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A fecond deluge Learning thus o'er-run,
And the Monks finifh'd what the Goths begun.

At length Erafmus, that great injur'd name,
(The glory of the Priesthood, and the fhame!)
Stem'd the wild torrent of a barb'rous age,
And drove those holy Vandals off the stage.


But fee! each Mufe, in LEO's golden days, Starts from her trance, and trims her wither'd bays, Rome's ancient Genius, o'er its ruins fpread, 700 Shakes off the duft, and rears his rev'rend head. Then Sculpture and her fifter-arts revive;

Stones leap'd to form, and rocks began to live;
With sweeter notes each rifing Temple rung;
A Raphael painted, and a Vida fung.
Immortal Vida: on whose honour'd brow
The Poet's bays and Critic's ivy grow:
Cremona now fhall ever boaft thy name,
As next in place to Mantua, next in fame!




VER. 695. The glory of the Priesthood and the forme,] Our author elfewhere lets us know what he eft ems to be the glory of the Priesthood as well as of a Chriftian in general, where, comparing himself to Erafmus, he fays,

In MODERATION placing all my glory,

and confequently, what he efteems to be the shame of it. The whole of this character belong'd most eminently and almost solely to Erafmus: For the other Reformers, fuch as Luther, Calvin, and their followers, understood fo little in what true Chriflian Liberty confifted, that they carried with them, into the reformed Churches, that very fpirit of perfecution, which had driven them from the church of Rome.


VER. 708. As next in place to Mantua,] Alluding to Mantua væ miferæ nimium vicina Cremone. Virg.

But foon by impious arms from Latium chas'd,
Their ancient bounds the banish'd Mufes pafs'd;
Thence Arts o'er all the northern world advance,
But Critic-learning flourish'd moft in France:
The rules a nation, born to ferve, obeys;
And Boileau ftill in right of Horace fways.
But we, brave Britons, foreign laws defpis'd,
And kept unconquer'd, and unciviliz'd;
Fierce for the liberties of wit, and bold,
We still defy'd the Romans, as of old.

Yet fome there were, among the founder few


Of those who lefs prefum'd, and better knew, 721
Who durft affert the jufter ancient caufe,
And here reftor'd Wit's fundamental laws,

Such was the Mufe, whofe rules and practice tell,
"Nature's chief Mafter-piece is writing well." 725


VER 724. Such was the Mufe-] Effay on Poetry by the Duke of Buckingham. Our Poet is not the only one of his time who complimented this Elay, and its noble Author. Mr. Dryden had done it very largely in the Dedication to his tranflation of the neid; and Dr. Garth in the firft Edition of his Dispensary says,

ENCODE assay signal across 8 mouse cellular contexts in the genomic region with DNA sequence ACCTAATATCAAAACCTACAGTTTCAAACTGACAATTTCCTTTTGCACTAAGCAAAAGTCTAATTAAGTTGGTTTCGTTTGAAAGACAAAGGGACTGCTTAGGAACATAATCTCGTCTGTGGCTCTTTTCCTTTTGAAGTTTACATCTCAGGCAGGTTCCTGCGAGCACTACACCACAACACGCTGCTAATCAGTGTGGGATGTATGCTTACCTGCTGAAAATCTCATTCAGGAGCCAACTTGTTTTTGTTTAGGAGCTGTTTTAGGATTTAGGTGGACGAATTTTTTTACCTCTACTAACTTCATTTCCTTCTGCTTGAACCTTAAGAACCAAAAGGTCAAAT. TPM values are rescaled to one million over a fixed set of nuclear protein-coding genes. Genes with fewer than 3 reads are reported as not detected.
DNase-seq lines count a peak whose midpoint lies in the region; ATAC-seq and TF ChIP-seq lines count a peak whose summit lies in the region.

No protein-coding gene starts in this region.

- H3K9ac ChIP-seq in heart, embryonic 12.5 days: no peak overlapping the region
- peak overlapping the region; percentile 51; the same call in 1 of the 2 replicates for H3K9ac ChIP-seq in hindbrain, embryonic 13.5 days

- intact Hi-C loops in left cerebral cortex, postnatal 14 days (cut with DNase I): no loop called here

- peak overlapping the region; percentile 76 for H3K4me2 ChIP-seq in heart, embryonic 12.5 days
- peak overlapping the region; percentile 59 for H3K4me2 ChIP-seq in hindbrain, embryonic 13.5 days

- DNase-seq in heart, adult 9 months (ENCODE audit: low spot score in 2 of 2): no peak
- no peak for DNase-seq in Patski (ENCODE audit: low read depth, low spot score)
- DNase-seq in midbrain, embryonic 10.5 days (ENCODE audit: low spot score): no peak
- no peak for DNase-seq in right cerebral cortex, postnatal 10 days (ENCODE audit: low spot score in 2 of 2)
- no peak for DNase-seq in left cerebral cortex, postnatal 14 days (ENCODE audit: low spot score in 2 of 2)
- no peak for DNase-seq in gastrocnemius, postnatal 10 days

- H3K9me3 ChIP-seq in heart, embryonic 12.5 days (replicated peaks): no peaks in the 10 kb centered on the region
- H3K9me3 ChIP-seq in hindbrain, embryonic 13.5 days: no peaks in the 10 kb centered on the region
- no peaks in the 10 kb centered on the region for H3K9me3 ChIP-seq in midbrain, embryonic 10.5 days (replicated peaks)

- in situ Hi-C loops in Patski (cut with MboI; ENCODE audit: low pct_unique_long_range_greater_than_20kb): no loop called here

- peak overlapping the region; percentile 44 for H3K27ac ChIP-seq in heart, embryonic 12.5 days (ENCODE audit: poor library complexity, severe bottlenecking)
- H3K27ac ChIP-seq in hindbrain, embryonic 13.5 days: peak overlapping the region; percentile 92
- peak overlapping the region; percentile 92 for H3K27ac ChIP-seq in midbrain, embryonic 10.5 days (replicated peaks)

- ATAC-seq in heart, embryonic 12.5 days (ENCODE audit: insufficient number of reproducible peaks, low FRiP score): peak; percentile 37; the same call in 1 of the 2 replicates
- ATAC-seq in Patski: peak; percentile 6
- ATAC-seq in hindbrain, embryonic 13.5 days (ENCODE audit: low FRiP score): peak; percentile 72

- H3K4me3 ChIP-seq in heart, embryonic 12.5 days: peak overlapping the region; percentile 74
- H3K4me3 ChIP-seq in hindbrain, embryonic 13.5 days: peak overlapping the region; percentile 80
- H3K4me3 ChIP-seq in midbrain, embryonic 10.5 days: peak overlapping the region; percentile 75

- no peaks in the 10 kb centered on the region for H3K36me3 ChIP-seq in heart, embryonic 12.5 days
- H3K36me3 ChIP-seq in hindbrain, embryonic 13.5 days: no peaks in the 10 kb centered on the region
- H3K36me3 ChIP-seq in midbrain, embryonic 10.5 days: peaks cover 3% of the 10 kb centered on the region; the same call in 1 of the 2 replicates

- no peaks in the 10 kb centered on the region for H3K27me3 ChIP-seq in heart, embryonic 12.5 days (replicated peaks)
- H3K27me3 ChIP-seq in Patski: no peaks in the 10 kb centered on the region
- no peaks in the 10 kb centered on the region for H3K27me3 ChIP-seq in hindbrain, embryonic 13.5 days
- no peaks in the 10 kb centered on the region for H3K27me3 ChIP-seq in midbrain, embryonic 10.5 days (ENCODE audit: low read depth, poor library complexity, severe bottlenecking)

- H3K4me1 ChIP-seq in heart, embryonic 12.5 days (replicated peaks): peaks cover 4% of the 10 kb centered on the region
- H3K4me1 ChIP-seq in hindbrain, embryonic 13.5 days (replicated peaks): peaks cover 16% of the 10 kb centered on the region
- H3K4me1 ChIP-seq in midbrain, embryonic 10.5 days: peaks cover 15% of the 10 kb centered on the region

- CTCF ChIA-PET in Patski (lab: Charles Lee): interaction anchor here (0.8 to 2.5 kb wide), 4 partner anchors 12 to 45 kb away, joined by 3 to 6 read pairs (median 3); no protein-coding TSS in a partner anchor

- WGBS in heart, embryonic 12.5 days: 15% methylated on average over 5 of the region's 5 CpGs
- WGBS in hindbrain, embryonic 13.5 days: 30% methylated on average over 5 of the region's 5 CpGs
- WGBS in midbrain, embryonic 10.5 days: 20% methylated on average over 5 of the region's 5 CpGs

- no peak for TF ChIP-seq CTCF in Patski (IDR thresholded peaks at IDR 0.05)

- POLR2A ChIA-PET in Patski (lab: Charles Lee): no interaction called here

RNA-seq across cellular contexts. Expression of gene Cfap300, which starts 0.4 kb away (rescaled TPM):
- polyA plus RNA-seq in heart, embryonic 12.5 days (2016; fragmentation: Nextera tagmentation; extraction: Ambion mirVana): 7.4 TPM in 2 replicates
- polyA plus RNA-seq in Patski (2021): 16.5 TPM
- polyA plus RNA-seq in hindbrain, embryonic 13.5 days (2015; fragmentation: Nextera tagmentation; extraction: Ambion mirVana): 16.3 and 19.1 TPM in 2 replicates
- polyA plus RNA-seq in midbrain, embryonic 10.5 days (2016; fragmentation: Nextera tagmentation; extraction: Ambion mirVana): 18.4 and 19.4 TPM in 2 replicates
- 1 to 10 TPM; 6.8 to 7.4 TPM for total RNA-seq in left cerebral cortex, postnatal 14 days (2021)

The Tyber now no courtly Gallus fees,
But fmiling Thames enjoys bis Normanbys.

Tho' afterwards omitted, when parties were carried fo
high in the reign of Queen Anne, as to allow no com-
mendation to an oppofite in Politics. The Duke was all
his life a fteady adherent to the Church of England Party,
yet an enemy to the extravagant meafures of the Court
in the reign of Charles II. On which account after
having ftrongly patronized Mr. Dryden, a coolness fuc-
ceeded between them on that poet's abfolute attachment
to the Court, which carried him fome lengths beyond
what the Duke could approve of. This Nobleman's

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Such was Rofcommon, not more learn'd than good, With manners gen'rous as his noble blood;

To him the wit of Greece and Rome was known,
And ev'ry author's merit, but his own.

Such late was Walsh—the Muse's judge and friend,
Who justly knew to blame or to commend;
To failings mild, but zealous for defert;

The clearest head, and the fincereft heart.


This humble praise, lamented shade! receive,
This praise at least a grateful Muse may give : 735
The Mufe, whofe early voice you taught to fing,
Prefcrib'd her heights, and prun'd her tender wing,
(Her guide now loft) no more attempts to rife,
But in low numbers short excurfions tries:
Content, if hence th' unlearn'd their wants may view,
The learn'd reflect on what before they knew:
Careless of cenfure, nor too fond of fame;
Still pleas'd to praise, yet not afraid to blame;
Averse alike to flatter, or offend;

Not free from faults, nor yet too vain to mend.



true character had been very well marked by Mr. Dryden before,

the Mufe's friend,

Himfelf a Mufe. In Sanadrin's debate

True to his prince, but not a flave of state.

Abf, and Achit.

Our Author was more happy, he was honour'd very young with his friendship, and it continued till his death m all the circumftances of a familiar efteem.

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